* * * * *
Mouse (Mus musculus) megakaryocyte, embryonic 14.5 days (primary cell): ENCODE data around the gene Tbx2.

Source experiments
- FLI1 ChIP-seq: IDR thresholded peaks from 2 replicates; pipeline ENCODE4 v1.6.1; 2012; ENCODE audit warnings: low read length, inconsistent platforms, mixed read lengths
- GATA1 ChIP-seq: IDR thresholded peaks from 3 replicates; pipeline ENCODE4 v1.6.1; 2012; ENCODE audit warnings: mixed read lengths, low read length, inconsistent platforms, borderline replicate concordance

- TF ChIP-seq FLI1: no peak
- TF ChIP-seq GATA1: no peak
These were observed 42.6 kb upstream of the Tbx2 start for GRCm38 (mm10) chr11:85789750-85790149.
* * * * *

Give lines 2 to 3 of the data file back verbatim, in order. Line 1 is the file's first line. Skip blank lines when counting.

Source experiments
- FLI1 ChIP-seq: IDR thresholded peaks from 2 replicates; pipeline ENCODE4 v1.6.1; 2012; ENCODE audit warnings: low read length, inconsistent platforms, mixed read lengths